Forgetting 7 Limbs Leaves Us Hopping Around
It seems like recently there has been more and more emphasis put on the yoga asanas (poses), and asanas only. What is even more disheartening is that the yoga asanas have been generalized to the public as the all-encompassing word of 'yoga'.

Doing this leaves us to rely on one limb that is unstable when standing alone. 

When people begin to think of 'yoga' as only a series of poses and the physical aspects of the practice are put on such a lone pedestal, we demote the holistic practice of yoga to a few stretches for our muscles. And we end up with a one-limbed animal which isn't a very effective vehicle for moving forward.  

When we focus only on the physical aspects it's easy to view the benefits (or risks) from a narrow perspective, attaching any of those effects of the physical practice as the full effects of yoga. This view is more detrimental to the practice, to our spirit, and body, than any pose could be. 

In the Ashtanga practice in the lineage of Sri K. Pattabhi Jois, yoga is an eight-limbed practice. Not only is the physical poses (asanas) only 1/8 of the practice, it's not even the first (or second) limb. No, the first limb is that of "Yama" which are the moral codes such as non-stealing and non-harming. The second limb is "Niyama"  -- self observations such as contentment and cleanliness. The popular Western view of the practice tends to focus on the third limb of the "Asana" and sometimes also that of the fourth which is  "Pranayama" or breath control. Beyond these there are "Pratyahara" (control of the senses), "Dharana" (concentration and cultivating inner perceptual awareness), "Dhyana" (meditation), and "Samadhi" (union, peace).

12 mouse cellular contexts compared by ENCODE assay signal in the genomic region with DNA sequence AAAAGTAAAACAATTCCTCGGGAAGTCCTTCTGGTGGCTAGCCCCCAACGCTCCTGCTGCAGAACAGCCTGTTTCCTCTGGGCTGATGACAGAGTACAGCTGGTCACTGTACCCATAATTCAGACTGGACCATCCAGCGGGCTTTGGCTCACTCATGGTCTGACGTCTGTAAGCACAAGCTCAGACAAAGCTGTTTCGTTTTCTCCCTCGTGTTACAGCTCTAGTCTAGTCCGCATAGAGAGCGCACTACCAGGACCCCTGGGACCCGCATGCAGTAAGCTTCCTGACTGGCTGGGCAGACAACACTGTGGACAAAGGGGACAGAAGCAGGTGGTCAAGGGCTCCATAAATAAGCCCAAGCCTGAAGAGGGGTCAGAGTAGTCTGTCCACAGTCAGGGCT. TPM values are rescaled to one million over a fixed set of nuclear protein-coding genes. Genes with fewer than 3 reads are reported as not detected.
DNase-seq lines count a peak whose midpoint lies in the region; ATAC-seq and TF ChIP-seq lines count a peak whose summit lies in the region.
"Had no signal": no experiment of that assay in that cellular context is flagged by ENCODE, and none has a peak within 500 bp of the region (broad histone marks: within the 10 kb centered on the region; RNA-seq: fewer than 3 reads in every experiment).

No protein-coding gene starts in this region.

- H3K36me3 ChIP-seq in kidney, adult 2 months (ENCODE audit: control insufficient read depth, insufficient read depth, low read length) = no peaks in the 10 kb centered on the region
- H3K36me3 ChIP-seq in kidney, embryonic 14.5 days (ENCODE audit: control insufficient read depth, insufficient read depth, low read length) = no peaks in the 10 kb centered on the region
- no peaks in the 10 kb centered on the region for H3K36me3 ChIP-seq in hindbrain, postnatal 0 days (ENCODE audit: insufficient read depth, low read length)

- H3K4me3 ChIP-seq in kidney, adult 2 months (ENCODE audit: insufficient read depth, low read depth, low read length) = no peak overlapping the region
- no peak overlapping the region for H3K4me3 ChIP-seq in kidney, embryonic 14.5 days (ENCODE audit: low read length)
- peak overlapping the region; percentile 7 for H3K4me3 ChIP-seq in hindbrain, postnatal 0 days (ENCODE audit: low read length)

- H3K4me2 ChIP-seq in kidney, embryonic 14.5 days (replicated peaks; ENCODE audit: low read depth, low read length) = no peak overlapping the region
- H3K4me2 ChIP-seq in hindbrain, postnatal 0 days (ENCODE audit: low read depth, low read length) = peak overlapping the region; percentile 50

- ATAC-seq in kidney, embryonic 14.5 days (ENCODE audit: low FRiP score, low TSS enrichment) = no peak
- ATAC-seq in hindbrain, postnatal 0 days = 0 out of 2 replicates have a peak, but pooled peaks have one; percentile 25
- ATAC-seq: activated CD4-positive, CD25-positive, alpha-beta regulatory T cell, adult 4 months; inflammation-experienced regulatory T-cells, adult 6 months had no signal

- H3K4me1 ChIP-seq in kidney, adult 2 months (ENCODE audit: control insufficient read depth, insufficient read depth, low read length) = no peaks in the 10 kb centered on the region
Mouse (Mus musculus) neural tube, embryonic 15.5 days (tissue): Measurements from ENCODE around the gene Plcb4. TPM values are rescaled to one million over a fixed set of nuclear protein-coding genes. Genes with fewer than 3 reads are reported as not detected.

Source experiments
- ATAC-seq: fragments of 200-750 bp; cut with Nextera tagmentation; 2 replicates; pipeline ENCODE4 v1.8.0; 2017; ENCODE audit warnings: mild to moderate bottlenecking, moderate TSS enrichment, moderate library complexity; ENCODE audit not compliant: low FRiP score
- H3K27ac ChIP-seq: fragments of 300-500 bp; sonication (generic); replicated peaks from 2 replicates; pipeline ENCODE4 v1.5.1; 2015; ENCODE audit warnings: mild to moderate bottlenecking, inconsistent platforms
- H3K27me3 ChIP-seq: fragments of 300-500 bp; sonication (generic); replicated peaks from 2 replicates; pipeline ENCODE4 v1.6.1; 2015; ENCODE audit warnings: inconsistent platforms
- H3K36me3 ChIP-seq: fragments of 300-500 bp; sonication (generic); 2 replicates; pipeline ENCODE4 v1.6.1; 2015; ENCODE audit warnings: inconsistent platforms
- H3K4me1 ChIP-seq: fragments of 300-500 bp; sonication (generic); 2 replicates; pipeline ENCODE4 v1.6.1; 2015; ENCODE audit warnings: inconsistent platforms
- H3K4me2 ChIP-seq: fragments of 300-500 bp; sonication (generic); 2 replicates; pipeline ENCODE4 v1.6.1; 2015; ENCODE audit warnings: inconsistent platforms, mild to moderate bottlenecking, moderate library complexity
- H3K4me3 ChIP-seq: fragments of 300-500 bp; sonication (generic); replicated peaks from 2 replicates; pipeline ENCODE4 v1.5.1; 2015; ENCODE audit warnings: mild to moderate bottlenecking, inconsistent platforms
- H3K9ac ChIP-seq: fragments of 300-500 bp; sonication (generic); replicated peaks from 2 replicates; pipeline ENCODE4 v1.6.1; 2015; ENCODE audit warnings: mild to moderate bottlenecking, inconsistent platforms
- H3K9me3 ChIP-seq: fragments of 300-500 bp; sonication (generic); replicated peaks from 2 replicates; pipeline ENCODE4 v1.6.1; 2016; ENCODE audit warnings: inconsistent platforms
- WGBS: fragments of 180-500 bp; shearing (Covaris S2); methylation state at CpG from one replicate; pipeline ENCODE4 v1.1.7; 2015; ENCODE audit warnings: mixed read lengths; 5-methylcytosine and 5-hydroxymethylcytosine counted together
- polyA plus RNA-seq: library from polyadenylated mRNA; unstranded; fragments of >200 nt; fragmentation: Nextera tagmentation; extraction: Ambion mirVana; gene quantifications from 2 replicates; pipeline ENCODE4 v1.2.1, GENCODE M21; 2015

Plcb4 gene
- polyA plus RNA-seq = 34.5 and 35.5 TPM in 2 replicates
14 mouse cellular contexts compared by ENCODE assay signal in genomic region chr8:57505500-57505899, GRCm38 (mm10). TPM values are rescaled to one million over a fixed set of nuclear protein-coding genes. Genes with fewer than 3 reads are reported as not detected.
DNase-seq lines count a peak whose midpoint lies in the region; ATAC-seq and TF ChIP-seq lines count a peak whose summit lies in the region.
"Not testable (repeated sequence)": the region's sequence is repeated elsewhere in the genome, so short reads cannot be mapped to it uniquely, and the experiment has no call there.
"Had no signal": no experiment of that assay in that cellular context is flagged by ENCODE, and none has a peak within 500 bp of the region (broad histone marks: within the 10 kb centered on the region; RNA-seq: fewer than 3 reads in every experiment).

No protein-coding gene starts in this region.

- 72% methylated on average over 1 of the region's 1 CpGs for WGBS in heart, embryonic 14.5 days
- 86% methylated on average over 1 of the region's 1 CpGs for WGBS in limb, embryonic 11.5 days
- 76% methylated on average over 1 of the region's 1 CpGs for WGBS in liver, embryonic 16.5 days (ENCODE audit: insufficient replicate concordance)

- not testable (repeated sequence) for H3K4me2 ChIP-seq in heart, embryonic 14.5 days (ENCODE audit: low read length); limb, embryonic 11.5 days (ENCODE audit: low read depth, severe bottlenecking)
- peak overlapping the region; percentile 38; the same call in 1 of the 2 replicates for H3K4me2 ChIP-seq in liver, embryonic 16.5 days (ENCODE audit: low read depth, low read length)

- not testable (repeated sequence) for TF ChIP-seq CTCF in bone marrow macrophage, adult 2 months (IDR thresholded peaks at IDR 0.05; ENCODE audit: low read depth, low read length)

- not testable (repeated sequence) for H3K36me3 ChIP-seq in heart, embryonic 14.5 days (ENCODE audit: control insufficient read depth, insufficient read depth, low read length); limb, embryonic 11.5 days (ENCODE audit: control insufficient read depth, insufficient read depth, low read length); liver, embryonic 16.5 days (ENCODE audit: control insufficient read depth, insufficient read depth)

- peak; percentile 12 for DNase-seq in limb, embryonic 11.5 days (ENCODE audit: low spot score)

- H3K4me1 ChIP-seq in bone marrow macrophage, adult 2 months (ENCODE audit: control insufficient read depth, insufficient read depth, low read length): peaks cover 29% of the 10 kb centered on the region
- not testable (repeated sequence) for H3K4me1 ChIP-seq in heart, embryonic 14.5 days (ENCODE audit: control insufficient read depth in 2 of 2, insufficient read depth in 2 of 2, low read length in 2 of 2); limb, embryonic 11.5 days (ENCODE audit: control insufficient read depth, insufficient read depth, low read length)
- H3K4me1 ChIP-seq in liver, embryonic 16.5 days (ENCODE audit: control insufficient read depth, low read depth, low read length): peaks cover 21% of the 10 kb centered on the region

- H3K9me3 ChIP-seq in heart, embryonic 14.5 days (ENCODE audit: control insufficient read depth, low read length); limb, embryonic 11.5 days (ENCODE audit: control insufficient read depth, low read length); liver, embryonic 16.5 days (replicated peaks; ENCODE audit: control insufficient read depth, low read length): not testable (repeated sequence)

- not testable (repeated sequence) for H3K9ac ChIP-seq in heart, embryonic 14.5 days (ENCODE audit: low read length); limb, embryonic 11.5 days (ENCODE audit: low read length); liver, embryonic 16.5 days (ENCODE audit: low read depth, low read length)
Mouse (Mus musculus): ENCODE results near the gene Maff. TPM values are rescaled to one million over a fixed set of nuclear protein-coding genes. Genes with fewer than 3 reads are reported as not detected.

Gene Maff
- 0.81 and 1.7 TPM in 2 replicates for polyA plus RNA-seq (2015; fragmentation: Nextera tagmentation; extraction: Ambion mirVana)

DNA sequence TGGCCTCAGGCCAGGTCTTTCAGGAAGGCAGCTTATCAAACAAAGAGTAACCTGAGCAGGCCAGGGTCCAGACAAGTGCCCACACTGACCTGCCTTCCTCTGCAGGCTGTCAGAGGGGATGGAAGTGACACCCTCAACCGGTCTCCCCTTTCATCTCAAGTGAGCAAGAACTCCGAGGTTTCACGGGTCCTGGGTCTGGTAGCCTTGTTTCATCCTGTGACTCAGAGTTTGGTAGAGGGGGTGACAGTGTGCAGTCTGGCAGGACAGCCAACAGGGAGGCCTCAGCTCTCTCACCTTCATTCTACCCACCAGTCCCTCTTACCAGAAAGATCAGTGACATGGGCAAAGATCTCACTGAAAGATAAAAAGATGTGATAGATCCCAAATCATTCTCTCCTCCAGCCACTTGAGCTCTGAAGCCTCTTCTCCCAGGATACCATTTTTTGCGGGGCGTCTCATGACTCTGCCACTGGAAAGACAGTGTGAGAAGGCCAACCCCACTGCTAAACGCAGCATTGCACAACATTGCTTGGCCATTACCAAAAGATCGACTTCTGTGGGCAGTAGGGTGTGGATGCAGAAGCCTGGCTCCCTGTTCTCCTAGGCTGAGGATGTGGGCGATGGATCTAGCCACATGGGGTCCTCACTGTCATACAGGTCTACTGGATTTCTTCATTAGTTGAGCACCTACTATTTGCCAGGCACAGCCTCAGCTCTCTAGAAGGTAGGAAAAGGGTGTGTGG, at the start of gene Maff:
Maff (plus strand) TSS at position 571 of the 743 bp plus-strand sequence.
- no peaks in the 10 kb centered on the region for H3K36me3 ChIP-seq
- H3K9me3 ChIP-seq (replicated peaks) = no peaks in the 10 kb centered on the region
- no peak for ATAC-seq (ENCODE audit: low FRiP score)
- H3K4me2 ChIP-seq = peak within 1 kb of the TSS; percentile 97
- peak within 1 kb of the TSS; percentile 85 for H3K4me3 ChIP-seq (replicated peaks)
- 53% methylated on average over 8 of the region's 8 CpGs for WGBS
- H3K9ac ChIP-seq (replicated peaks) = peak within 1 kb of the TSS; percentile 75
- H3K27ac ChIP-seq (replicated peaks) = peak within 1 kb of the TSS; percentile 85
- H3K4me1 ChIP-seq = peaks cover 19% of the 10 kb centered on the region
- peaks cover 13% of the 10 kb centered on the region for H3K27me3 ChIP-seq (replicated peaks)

These other limbs essential parts of yoga that are not detrimental to ones body or spirit. My conclusion is to learn about yoga -- the full, holistic practice of yoga. Find a good and knowledgeable teacher who can assist you properly through the asanas and physical limb of yoga, but don't forget about the rest... 

...for then you would be missing out instead of moving forward.

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About the Author
Erin Lewis is a certified yoga instructor and founder of EAT.PRAY.MOVE Yoga Retreats, sharing her love of yoga and travel by hosting yoga holidays around the Mediterranean area.